Monday, March 26, 2018

Why Loneliness Kills Seniors--and Some Ways to Combat It

What is the greatest health threat in the aging population?
  • Smoking?  No, but don't start the habit now.
  • Obesity?  Bad, but it doesn't rise to the top.
  • Cancer?  Very dangerous, but something else has it beat.
The answer:  Loneliness. 

Surprised?

Bruce Frankel isn't.  He explored the topic last December in a presentation "The Loneliness Epidemic" for a national group called The Society of Certified Senior Advisors.  If you work with seniors, have an older parent or relative or you are a senior yourself, this information could help change a life.

"Isolation and loneliness constitute the greatest public health hazard for the aging," said Frankel, quoting John Cacioppo, who headed the University of Chicago's Center for Cognition and Social Neuroscience until his death earlier this year.

Some 42.6 million seniors suffer from chronic loneliness, caused by factors including a loss of social confidence, and a loss of friends and social contacts as their world shrinks, Frankel says.

Here are frightening results of loneliness:

1.  Lonely people have a 50% greater risk of early death compared to those who have social connection.

2.  Loneliness increases the risk of stroke by 32%, dementia by 64.9%.

3.  Loneliness affects the body's physiology:  it increases cortisol, damages white blood cells, impairs the immune system and increases inflammation.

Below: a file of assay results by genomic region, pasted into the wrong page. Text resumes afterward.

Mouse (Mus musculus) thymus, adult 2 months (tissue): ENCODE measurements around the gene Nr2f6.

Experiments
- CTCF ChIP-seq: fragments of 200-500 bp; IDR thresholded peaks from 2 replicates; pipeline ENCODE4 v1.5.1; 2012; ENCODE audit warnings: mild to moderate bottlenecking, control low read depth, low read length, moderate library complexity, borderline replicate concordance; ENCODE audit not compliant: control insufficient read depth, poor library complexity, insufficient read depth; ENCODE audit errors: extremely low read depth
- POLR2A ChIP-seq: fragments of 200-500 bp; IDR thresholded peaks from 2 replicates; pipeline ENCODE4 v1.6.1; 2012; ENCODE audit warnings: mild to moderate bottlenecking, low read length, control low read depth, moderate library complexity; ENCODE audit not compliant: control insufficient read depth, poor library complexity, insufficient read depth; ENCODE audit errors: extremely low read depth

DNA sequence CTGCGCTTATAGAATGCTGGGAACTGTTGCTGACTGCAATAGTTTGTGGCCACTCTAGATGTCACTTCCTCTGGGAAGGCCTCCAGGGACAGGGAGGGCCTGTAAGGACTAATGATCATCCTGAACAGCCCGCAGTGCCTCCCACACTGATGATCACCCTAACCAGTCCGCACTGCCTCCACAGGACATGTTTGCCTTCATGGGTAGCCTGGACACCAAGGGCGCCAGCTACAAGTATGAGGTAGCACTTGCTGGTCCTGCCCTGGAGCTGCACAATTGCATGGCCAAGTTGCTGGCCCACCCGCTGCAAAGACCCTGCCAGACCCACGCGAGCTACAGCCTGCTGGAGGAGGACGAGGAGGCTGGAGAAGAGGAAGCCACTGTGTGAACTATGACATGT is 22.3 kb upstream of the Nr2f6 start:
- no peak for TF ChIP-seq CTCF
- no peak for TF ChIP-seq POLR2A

More affects of loneliness, according to Frankel:  "When we're lonely, we become hypervigilant.  We perceive more danger than we otherwise do.  We become hypervigilant to signs of rejection and judge our relationships weaker than they are.  We are more defensive, more aloof."

Steps Away From Loneliness:

1.  Don't deny it.

2.  Understand what it does to the body and especially the brain, and how it interferes with interactions with others.

3.  Respond.  Find at least one person to trust.  As you move forward, seek out like-minded people to connect with. Consider volunteering.

4.  Expect the best. 

Do you have personal experience with loneliness?  How do you and/or others combat it?

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